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Monday, July 31, 2017

Blockchain brings benefits but comes with hurdles

Interest in blockchain is growing among a range of enterprises – from major corporations to upstart innovators. But where is blockchain likely to be most useful, and how disruptive will blockchain deployment be if done prematurely? These questions were among those recently explored by analysts at Juniper Research.

Juniper’s new Blockchain Enterprise Survey found that nearly six in 10 large corporations are actively considering, or are in the process of, deploying blockchain technology.

In “Talking the Talk,” The Green Sheet, Jan. 23, 2017, issue 17:01:02, Patti Murphy defined blockchain as a “method of structuring data that underlies crypto-currencies, like bitcoin.” Blockchain employs distributed ledger technology, which is considered a trusted way to track ownership of assets without needing a central authority. The reported benefits include faster transactions, lower cost and less chance of fraud.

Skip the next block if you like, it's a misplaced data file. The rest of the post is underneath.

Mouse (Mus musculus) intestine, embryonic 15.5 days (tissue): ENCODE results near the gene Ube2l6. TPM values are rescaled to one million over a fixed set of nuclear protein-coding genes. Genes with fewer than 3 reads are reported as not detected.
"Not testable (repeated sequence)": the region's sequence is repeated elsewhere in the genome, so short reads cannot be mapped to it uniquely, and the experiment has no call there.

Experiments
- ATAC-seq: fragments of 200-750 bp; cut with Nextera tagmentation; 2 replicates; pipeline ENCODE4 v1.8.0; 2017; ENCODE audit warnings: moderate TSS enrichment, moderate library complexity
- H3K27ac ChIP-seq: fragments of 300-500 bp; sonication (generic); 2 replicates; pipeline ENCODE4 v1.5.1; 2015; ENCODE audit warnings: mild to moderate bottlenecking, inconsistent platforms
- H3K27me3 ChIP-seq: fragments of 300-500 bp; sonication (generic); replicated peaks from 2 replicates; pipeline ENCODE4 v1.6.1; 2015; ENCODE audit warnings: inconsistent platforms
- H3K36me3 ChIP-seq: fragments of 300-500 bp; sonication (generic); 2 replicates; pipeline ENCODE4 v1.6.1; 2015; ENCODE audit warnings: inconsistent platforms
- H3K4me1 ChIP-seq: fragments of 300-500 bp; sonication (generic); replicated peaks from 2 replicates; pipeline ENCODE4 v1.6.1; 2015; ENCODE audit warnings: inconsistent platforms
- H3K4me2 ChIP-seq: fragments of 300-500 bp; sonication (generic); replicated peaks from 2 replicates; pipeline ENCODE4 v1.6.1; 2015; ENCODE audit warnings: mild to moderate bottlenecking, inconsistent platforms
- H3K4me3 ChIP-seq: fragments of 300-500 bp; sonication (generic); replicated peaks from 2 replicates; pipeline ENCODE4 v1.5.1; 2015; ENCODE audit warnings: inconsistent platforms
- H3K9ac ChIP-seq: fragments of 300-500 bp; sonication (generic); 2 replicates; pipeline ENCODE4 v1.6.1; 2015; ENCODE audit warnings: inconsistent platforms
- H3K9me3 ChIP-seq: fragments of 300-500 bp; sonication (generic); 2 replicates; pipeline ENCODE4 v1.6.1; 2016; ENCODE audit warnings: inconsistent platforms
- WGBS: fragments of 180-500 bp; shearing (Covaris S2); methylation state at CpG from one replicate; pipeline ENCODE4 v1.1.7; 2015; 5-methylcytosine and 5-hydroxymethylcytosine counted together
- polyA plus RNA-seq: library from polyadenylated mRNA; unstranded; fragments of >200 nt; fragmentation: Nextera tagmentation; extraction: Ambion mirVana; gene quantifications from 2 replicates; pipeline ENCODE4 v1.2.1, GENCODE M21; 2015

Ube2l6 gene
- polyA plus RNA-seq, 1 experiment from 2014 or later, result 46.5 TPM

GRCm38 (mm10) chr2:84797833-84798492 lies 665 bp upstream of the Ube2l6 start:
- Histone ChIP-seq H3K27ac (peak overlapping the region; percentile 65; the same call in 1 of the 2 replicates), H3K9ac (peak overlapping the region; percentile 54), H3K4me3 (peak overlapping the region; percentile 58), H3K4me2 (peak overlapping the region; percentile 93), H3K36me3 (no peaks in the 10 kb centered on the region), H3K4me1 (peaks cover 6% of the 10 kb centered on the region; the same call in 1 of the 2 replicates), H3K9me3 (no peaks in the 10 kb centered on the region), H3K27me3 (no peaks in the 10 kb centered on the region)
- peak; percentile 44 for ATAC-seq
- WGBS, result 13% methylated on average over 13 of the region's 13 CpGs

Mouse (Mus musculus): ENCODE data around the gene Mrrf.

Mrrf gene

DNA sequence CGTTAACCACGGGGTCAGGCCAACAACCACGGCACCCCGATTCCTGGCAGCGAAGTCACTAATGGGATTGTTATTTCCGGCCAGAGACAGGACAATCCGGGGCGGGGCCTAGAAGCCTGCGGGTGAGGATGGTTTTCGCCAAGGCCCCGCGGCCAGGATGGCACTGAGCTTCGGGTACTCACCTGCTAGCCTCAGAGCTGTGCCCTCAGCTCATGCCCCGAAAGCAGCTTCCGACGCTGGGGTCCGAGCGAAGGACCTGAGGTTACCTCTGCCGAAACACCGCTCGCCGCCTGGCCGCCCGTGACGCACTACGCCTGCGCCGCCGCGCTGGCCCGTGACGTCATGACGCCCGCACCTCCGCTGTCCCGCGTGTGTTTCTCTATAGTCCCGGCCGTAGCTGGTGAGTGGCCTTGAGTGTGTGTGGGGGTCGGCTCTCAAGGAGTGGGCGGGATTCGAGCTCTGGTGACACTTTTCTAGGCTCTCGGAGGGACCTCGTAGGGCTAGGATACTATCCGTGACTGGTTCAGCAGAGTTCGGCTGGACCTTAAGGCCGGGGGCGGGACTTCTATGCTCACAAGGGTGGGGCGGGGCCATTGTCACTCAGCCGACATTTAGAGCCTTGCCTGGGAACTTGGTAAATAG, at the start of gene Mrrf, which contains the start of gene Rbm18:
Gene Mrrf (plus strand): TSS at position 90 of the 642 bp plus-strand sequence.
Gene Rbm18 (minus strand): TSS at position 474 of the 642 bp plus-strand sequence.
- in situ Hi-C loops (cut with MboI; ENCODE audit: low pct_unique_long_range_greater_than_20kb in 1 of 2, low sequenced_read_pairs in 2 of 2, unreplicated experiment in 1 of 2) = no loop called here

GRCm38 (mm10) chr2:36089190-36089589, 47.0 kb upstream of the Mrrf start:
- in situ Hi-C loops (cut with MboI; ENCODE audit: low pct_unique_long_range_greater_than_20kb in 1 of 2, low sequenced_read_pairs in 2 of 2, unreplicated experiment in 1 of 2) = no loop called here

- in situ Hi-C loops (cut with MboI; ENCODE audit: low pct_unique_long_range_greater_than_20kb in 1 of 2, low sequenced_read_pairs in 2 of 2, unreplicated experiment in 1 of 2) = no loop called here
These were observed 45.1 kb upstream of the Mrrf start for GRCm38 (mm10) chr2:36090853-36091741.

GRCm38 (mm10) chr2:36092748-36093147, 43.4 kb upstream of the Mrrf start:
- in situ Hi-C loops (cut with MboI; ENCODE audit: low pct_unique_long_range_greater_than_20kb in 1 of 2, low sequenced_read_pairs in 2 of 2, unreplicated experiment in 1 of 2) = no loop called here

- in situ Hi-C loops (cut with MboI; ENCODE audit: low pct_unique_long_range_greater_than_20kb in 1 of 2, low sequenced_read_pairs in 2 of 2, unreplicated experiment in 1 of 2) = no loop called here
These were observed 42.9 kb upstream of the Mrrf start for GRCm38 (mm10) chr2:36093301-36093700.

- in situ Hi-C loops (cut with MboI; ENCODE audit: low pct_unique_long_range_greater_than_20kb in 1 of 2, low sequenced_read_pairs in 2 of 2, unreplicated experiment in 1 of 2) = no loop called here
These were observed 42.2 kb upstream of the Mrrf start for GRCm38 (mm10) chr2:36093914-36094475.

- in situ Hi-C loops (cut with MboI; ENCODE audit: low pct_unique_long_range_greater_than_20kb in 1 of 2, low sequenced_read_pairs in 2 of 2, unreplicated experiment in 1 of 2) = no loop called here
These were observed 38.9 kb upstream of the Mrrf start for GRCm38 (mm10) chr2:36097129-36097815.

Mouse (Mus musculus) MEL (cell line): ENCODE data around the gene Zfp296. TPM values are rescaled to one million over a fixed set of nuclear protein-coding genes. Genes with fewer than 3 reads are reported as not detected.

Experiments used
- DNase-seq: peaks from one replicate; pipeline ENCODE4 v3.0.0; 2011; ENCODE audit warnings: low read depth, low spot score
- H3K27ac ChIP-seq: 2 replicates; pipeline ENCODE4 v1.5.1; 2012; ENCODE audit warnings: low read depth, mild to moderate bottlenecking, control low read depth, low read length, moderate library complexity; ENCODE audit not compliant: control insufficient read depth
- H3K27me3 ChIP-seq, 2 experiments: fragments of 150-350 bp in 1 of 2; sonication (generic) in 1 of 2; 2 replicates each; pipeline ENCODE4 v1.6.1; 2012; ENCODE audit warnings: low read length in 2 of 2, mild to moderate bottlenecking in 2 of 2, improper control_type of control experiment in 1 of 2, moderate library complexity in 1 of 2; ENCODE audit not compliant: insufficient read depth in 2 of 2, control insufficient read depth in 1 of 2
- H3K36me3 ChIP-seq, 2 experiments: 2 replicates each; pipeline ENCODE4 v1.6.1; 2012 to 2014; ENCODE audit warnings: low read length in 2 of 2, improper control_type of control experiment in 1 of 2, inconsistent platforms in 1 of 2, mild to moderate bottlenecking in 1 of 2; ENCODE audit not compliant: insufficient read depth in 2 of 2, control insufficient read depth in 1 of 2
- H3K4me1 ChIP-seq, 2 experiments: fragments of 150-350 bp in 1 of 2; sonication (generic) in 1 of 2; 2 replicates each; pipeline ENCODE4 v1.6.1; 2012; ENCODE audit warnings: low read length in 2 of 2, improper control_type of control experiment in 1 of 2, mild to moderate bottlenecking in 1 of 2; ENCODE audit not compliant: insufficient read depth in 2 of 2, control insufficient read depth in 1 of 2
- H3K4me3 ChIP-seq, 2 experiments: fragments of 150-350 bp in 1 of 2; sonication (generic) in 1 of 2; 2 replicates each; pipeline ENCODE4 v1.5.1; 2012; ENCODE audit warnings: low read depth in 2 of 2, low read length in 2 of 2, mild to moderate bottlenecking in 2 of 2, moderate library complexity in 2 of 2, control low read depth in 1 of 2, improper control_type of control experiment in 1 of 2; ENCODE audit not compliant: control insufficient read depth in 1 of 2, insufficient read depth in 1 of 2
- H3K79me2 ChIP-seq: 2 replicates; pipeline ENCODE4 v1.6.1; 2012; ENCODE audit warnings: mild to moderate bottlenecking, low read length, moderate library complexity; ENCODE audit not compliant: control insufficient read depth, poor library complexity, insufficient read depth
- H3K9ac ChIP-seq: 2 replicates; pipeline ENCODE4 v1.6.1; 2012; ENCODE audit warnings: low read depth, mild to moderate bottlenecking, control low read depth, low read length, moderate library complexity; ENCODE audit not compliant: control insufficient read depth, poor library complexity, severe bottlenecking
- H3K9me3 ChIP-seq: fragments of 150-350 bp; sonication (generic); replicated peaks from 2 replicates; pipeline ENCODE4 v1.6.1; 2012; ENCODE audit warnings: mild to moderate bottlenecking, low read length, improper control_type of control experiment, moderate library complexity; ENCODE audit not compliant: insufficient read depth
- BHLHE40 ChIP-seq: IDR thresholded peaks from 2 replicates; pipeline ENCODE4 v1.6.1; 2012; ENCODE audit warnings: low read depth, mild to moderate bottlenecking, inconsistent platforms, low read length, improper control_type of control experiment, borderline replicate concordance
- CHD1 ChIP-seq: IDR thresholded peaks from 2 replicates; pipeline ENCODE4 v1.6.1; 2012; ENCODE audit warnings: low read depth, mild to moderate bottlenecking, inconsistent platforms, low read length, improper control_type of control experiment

Almost 400 company founders, executives, managers and IT executives participated in the survey. Among respondents who have reached proof-of-concept stage for blockchain, 66 percent stated they expect to integrate blockchain into their systems by the end of 2018, Juniper reported.

Researchers found that companies that would benefit most from employing blockchain are those that need transparency and clarity in transactions, are dependent on paper-based legacy storage systems and transmit a high volume of information. Findings also pointed to land registry and digital fiat currency as sectors with the most opportunity for blockchain. Fiat currency is legal tender backed by the government that issued it.

Juniper also cautioned that “companies may have underestimated the scale of the blockchain challenge.” Internal disruption and interoperability are major concerns for those transitioning to blockchain, especially for those who deploy the technology without having first considered alternative options. “In many cases, systemic change, rather than technological, might be a better and cheaper solution than blockchain, which could potentially cause significant internal and external disruption,” stated Windsor Holden, the report’s author.

Respondents also indicated concerns increased as companies proceed toward full deployment, including concerns about clients possibly refusing to embrace blockchain, according to Juniper. end of article

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